BETA ALANINE FOR CYCLISTS IN 2019

Pictured: Your new best friend.

Pictured: Your new best friend.

THE TOP SUPPLEMENT FOR MULTI SPEED ENDURANCE ATHLETES

Beta Alanine is one of the most studied performance supplements for runners, weight training, and you guessed it, cycling. Beta Alanine first came to attention in 2006, as it has been shown to have a significant benefit on anaerobic and aerobic power production by increasing the ability of the body to create muscle carnosine.  If you are a hard charging athlete powering a consistent training load, then this supplement is going to have a huge positive impact on your performance!

What is Beta Alanine?

Beta Alanine is a nonessential amino acid; nonessential meaning our bodies CAN produce the stuff on its own. Our body uses beta alanine and the essential amino acid L-histidine to produce carnosine, which in turn regulates acidity levels in our muscles. Essential amino acids are the ones that we CANNOT produce, and therefore have to acquire from food sources. When our muscles contract during exercise, they become more and more acidic, and eventually when we can no longer clear this acid, the muscle can no longer contract.

Our bodies can consume and store a lot of L-histidine, but athletes will see a significant increase in muscle carnosine - 80% -  after a 10 week routine of supplementing Beta Alanine. More beta alanine supply →  more carnosine → better muscular performance → better depth in workouts and races.

Additionally, Cyclists see improvement in Cycling Maximum Output ergometer tests from the 30 second range all the way out to about 4 minutes, with improvements of 3% when compared to a placebo. 3% might not seem like a lot, but when you are dealing with the marginal gains of training, this sort of edge might just be exactly what the difference between 3rd and 1st! For a full 3 minute effort, this is a free 10 watts for most Cat 3’s, and a free 15 Watts for a Cat 1!

Athletes in the gym are able to get more than a few more reps when sets last more than 30”. At first glance, it would seem that the elevated levels of carnosine in the muscles don't affect 1RM strength. After all - we’re talking about endurance gains, right?  

Well, not quite. The elevated performance when doing reps at your working weight, 1RM will go up more than when compared to placebo. That is, the ability to get in a greater number of efforts before fatiguing in your workout means harder training sessions, and better stimulus for growth.

Is Beta Alanine Cycling Specific?

Absolutely yes!  Having any amount of extra kick at crucial moments of an event is worth having.  By being able to train harder, you can teach your legs to go just that little bit deeper into the pain cave. You’ll feel that little extra gear - that little something left in the tank that’s ultimately the difference maker putting you on the podium. Although it hasn’t been studied in cycling, both EVOQ.BIKE Leaders have felt a big benefit to using beta alanine when racing or training for long durations. Trust us - you’ll feel that  extra kick on those last few climbs in the 4th and 5th hour of a hard century.

Additionally: Fatigue Slower and increase TTE! This study from 2006 found:

“Scientists examined the effects of 28 days of beta-alanine supplementation on the physical working capacity at fatigue threshold (PWC(FT)), ventilatory threshold (VT), maximal oxygen consumption and time-to-exhaustion (TTE) in women. Twenty-two women (age 27 years) participated and were randomly assigned to either the beta-alanine or Placebo (PL) group. Before (pre) and after (post) the supplementation period, participants performed a cycle ergometry test to exhaustion and found that beta-alanine supplementation delays the onset of neuromuscular fatigue and the ventilatory threshold (VT) at submaximal workloads, and increases the time to exhaustion during maximal cycle ergometry performance.”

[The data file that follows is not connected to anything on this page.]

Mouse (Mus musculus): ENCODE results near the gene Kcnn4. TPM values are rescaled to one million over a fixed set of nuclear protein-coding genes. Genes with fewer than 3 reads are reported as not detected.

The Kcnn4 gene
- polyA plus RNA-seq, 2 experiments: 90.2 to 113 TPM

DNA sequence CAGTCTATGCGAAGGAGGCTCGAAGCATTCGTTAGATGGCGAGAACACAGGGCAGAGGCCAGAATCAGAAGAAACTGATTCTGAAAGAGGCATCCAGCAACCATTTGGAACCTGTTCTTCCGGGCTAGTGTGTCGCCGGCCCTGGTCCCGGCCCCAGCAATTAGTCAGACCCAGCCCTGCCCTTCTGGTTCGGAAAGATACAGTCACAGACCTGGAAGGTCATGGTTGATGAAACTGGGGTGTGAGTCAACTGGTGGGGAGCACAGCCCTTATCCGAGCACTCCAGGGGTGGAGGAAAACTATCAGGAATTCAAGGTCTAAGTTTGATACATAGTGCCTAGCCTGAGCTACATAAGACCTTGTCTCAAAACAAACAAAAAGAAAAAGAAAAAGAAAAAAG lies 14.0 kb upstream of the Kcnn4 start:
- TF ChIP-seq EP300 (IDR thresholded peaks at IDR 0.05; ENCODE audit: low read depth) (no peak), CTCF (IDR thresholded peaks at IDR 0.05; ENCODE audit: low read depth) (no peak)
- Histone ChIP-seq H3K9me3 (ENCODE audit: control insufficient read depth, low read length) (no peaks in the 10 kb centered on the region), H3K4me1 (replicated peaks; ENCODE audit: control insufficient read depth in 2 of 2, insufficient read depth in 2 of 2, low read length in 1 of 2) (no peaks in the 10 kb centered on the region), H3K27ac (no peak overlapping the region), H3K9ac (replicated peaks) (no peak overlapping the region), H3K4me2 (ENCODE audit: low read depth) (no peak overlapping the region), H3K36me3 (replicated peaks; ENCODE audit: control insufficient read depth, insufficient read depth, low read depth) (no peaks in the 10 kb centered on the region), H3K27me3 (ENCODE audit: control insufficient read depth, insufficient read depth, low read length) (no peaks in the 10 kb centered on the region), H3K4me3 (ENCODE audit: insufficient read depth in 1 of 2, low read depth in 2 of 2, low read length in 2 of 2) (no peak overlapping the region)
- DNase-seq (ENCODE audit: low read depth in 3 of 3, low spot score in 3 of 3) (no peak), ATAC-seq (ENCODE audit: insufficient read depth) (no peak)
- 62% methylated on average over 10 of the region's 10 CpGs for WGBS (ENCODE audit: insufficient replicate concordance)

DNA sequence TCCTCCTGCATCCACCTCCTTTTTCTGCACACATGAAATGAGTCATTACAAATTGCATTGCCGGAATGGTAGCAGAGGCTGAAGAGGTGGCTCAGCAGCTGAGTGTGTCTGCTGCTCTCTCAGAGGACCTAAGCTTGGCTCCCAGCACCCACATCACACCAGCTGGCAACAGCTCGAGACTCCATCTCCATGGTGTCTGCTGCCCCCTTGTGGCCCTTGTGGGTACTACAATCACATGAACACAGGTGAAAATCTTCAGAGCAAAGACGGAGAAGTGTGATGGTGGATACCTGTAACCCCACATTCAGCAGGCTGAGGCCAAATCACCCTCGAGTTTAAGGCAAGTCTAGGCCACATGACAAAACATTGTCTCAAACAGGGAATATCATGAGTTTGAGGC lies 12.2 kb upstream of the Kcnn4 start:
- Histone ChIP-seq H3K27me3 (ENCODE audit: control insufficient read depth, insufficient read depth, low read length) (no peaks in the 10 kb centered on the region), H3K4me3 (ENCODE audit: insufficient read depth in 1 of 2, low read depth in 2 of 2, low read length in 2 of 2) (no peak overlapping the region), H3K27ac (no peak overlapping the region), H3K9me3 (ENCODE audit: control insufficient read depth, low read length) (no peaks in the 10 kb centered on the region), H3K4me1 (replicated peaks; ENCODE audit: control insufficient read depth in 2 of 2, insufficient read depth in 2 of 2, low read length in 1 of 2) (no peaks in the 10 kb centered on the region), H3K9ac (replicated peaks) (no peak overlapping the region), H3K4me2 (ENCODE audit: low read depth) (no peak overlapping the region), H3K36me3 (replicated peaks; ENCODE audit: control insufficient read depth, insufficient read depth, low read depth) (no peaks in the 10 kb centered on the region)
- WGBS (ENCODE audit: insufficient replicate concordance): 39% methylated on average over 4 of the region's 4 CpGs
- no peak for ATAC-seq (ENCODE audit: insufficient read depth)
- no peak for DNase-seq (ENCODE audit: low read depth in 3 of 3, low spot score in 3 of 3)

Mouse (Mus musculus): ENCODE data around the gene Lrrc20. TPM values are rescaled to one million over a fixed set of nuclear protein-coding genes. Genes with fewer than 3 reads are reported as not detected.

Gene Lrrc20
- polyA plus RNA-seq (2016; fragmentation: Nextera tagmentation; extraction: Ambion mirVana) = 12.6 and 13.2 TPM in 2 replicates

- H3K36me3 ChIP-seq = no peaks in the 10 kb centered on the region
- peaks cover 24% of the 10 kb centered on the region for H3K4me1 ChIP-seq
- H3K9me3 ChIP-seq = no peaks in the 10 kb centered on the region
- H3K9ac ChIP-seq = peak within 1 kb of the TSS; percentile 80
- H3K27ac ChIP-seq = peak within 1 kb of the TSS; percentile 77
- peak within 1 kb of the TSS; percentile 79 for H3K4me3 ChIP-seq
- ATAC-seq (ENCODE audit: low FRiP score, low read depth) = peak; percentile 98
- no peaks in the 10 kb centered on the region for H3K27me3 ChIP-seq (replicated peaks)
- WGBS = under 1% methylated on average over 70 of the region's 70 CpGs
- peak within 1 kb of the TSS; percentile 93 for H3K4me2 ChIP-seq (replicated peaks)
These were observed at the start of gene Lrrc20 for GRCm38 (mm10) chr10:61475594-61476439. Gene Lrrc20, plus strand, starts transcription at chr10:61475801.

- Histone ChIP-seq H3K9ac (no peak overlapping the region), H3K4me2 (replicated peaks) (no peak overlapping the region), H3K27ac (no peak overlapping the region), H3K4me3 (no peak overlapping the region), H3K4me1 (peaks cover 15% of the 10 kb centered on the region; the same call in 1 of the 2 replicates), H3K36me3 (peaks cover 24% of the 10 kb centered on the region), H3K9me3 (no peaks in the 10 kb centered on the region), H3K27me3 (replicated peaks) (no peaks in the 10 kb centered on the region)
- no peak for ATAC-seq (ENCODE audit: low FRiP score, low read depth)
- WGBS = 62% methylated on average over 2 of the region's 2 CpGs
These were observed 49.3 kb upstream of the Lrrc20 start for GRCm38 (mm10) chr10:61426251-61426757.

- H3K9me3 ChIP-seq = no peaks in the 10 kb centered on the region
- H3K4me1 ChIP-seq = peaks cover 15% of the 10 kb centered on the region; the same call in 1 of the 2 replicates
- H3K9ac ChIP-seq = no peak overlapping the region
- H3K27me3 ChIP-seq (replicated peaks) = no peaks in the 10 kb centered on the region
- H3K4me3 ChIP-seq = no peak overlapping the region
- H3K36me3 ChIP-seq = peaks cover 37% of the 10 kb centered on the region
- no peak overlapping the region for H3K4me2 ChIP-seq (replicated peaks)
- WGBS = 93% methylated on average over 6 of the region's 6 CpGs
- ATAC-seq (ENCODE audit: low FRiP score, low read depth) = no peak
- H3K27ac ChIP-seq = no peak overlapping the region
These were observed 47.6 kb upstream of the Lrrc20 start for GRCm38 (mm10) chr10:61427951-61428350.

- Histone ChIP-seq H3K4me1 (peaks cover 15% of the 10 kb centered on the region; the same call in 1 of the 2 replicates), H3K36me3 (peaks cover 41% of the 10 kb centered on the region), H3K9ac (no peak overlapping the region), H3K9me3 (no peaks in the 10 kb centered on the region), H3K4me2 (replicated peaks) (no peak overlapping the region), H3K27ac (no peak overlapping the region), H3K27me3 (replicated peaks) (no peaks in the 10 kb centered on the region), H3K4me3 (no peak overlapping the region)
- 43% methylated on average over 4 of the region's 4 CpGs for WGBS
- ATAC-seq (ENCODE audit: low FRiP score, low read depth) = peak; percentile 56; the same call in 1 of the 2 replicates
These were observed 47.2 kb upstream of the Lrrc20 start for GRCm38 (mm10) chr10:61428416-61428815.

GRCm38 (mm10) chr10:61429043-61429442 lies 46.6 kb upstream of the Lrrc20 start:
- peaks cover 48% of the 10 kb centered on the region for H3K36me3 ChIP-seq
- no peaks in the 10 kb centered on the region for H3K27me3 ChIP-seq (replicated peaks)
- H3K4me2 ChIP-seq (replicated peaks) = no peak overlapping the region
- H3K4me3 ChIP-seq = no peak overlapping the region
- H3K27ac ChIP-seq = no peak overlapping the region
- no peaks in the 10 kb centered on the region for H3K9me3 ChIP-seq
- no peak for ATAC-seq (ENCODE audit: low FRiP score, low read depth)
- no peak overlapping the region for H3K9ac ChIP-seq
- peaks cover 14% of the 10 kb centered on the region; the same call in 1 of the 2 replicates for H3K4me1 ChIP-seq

When Do I Take Beta Alanine?

You can take beta-alanine before or after workout, but really whenever convenient. Although Beta alanine will give you a tingling sensation, known as paresthesia, you don't get a performance benefit directly after taking it. Beta alanine needs to be converted to carnosine and build up in concentration in your muscles over the loading supplementation period.

How Often Do I Take Beta Alanine?

10-12 weeks ON, 10-12 weeks OFF. 1:1 levels will fall after you stop supplementation, but they don’t fall all the way down to pre supplementation levels right away. A maximum limit of carnosine stored in the muscles has not been found, so after a full 20-24 week cycle, you should continue to see even higher carnosine levels and even better performance if your legs are up for the training!

how much Beta Alanine do i take?

If the sensation of paresthesia bothers you, consider simply taking 3 grams 2x a day. If you don’t mind it, you can go with 6g daily in one dose.

Is Beta Alanine safe and legal for competition?

There have been a significant number of studies for beta alanine and long term use has shown no negative side effects. It is a completely legal supplement approved by USADA and WADA

Should I Take Beta Alanine As A Cyclist?

if you take your training seriously, then you should consider beta alanine!

Beta alanine will not magically make you faster. After all - there’s no safe, magic pill that replaces the good ‘ole fashion pain cave. If you don't get on the bike and smash out the KJ’s, Beta Alanine won’t help you one bit.

With that said - consider it a tool. A tool to help you dig a little bit deeper on those last 2 intervals that reaaaaaallllllly bring the suck.

Questions? Comments? Reach out to us below, or let us know what you think in the comment section! Our training journey is a collaborative one and we would love to know your experience with similar tactics. Let’s talk!

Here’s the Beta Alanine that we take: Buy It Today!

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